Life Sentences

25 September, 1:00-1:45pm

Participants identified a need for raw data on women facing extreme sentences. We also need to develop more effective ways to collect and share data. Felony murder provides a good gender lens through which to look at criminal culpability: many women have received life sentences for felony murder even though they played minor roles in the offense or acted under duress. We can help abolish extreme sentencing by bridging research initiatives and expanding Second Look programs to people serving LWOP.

The absence of actionable research is preventing progress. We need more data on discreet issues, such as felony murder, that may have broad implications. We also need more data on women lifers, including racial and other intersectional data. We need better research models, methods to share research nationally, and a central repository where ongoing research can be listed before publication.

Felony murder provides a good gender lens through which to look at criminal culpability. Many women have received life sentences for felony murder even though they played minor roles in the offense or acted under some form of duress. Stanford is looking nationally at how many victims of domestic and sexual violence are incarcerated, and how many for felony murder. In Georgia, well over 60% of women were convicted for aiding and abetting a male perpetrator, and almost all said that abuse and trauma played a role.

Extreme sentencing must be abolished. One strategy to help abolish extreme sentencing is to bridge and expand research initiatives on aging prisoners and women lifers. Some participants also suggested that we expand Second Look programs—which have successfully decreased sentences in juvenile and elderly populations—to people serving LWOP.

Incorporating International Law into Domestic Advocacy Campaigns

25 September, 1:00-1:45pm

International law often lacks traction in US courtrooms, but there are other ways to incorporate it into advocacy initiatives. International human rights law requires states to protect individuals from gender-based violence, and it arguably views both LWOP and the death penalty as cruel, inhuman, and degrading treatment. This framework can be helpful in global and domestic campaigns against the death penalty.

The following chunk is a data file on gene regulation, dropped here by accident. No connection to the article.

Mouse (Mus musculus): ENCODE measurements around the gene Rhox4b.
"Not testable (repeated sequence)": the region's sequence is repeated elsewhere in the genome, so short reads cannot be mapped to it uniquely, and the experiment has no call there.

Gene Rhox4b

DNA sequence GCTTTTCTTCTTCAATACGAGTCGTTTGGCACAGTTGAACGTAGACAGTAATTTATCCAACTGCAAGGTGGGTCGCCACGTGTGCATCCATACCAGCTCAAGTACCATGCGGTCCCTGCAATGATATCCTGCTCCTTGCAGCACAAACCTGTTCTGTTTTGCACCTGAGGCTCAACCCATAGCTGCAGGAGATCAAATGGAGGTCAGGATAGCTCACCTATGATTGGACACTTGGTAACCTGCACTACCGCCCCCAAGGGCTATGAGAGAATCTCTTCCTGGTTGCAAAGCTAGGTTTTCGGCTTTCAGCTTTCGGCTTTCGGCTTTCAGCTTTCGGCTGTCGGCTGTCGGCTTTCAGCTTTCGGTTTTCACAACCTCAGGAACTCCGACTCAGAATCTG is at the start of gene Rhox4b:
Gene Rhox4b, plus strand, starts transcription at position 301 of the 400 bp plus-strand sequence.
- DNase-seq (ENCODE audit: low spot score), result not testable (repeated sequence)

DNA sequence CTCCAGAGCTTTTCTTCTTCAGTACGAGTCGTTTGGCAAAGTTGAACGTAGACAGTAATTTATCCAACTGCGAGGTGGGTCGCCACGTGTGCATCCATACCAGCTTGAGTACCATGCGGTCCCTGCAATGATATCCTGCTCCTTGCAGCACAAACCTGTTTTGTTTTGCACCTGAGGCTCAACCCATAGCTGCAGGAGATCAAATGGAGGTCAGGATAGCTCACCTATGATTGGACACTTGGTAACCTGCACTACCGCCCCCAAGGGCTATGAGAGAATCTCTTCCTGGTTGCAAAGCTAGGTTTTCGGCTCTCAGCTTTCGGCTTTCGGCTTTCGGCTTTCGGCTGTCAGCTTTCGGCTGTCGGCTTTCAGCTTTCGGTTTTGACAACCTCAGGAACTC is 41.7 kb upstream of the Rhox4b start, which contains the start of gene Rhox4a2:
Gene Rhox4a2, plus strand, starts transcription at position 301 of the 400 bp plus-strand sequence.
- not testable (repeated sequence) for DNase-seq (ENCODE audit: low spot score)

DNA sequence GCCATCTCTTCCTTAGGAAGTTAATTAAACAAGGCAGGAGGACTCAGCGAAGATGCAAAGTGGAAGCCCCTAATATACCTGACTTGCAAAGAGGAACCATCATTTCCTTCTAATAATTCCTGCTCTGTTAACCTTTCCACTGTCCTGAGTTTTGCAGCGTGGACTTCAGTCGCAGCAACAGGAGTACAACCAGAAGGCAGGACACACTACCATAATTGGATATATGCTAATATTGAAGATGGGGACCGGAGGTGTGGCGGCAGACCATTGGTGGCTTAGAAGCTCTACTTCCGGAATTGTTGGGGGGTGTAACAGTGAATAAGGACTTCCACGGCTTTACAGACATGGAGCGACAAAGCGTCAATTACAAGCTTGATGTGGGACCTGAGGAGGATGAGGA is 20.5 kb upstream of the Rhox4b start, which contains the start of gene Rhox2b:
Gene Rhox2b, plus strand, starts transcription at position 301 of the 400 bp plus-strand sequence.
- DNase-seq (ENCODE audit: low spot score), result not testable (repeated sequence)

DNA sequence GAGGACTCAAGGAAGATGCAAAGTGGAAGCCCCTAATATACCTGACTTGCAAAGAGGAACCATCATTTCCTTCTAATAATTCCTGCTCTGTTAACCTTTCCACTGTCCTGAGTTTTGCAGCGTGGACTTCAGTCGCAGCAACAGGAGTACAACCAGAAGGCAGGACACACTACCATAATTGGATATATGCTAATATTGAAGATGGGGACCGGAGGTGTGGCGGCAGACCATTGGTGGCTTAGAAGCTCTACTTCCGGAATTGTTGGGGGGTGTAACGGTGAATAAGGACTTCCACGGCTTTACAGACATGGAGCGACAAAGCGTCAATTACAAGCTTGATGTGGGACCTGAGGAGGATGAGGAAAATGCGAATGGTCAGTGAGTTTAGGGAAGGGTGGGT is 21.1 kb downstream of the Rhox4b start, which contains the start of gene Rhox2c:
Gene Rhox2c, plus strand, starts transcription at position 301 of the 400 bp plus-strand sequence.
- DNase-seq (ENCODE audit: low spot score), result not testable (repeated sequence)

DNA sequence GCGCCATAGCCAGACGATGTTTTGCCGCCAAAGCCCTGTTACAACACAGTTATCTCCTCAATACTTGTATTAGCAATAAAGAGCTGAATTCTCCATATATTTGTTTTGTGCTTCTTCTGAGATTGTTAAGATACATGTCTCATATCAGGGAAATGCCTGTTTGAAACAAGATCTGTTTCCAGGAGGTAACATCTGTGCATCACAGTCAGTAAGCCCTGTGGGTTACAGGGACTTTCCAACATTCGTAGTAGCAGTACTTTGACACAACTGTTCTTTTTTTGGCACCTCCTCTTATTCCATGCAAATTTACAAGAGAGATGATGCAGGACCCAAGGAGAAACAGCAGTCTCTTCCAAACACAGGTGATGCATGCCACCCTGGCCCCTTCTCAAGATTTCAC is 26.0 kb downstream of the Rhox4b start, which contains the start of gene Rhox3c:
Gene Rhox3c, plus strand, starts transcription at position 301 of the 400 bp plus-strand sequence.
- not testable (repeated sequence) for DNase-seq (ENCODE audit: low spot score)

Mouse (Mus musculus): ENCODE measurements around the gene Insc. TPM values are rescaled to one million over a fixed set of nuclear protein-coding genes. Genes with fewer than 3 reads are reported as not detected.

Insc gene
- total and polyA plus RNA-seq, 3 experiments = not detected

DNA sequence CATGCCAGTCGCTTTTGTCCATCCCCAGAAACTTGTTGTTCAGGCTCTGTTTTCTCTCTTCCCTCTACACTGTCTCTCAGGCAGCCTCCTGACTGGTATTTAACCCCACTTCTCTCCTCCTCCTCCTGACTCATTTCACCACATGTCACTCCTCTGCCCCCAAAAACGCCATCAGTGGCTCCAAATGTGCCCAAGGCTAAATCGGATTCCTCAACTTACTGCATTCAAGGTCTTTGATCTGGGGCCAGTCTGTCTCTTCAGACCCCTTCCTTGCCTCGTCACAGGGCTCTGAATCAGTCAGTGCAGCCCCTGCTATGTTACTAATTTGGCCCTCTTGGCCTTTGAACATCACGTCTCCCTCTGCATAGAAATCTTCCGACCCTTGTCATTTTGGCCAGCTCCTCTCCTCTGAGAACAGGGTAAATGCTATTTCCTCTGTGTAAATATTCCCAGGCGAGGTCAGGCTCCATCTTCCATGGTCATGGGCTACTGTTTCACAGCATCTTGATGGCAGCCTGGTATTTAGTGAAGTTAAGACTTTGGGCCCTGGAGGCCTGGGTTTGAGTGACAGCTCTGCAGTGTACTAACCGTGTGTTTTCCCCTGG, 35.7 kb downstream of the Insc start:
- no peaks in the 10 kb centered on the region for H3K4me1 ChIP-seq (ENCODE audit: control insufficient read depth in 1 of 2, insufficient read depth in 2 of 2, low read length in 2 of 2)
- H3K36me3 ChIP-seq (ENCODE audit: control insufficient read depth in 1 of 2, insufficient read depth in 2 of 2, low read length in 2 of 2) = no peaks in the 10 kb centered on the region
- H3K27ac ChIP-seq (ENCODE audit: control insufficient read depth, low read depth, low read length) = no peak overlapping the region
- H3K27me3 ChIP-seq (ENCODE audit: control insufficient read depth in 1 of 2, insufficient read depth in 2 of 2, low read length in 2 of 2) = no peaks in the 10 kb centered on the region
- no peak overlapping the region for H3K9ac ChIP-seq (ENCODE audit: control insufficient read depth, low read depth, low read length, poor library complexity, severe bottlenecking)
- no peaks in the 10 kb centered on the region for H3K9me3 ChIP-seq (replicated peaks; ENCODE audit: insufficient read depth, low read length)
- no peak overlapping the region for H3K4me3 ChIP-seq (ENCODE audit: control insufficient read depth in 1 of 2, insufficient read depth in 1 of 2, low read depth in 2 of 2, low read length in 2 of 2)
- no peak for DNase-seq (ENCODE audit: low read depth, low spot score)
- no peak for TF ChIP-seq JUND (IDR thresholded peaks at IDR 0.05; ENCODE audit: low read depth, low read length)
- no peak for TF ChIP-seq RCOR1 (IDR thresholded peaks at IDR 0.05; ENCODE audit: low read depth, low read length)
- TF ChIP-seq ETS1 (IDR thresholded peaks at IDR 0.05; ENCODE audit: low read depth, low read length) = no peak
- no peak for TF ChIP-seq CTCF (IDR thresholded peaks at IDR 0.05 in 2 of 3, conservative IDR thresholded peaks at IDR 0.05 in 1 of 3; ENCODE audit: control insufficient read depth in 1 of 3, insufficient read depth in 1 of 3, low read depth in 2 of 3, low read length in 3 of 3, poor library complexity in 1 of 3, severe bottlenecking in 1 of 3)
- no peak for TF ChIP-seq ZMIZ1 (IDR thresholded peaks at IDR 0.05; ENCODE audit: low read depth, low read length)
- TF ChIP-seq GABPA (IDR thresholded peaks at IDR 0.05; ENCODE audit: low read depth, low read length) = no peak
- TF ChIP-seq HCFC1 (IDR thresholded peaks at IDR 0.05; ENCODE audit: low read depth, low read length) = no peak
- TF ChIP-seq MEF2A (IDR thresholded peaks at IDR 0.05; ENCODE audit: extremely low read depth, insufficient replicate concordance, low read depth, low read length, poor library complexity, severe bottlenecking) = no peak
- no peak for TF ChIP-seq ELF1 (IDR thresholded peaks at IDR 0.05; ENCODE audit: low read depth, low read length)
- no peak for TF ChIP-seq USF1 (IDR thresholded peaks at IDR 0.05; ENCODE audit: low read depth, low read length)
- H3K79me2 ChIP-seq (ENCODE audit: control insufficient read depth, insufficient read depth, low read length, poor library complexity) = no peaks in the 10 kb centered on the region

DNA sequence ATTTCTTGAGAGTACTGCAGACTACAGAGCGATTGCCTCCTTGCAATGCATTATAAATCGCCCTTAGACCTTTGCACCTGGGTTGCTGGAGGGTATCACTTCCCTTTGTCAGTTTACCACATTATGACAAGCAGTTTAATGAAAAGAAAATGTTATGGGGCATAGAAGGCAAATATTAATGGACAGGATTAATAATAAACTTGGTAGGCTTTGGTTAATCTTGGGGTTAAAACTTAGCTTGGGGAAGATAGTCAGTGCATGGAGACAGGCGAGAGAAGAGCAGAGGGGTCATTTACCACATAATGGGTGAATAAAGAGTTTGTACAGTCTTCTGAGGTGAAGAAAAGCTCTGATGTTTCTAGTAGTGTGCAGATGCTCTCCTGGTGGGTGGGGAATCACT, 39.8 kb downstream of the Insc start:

Lawyers in the US face legal and ideological barriers to basing their arguments in international law, but there are some opportunities to use international law effectively in the US. US states can act independently, and many have explicitly deferred to international law to reach their decisions. Additionally, international actors can submit amicus briefs. Further, some international fora may carry greater authority than others, and it is worth exploring the different options. International law can also impact cultural and social global norms. For example, by bringing up international law issues during discussions with prison personnel, advocates can encourage prison personnel to help their clients.

International human rights law provides arguments to abolish the death penalty and rethink extreme sentencing, but lacks awareness of how the delivery of justice is gendered and racialized. International law clarifies that states have a responsibility to protect people from gender-based violence; this argument can shift emphasis from the “fault” of women defendants to the fault of the state to protect women from violence. Additionally, international law arguably views both LWOP and the death penalty as cruel, inhuman, and degrading treatment. However, advocates in international fora often fail to consider the structural reasons behind women’s incarceration. We must work hard to ensure that a complex understanding of gender becomes part of the legal landscape.

Plenary Closing Discussion

25 September, 2:30-4:00pm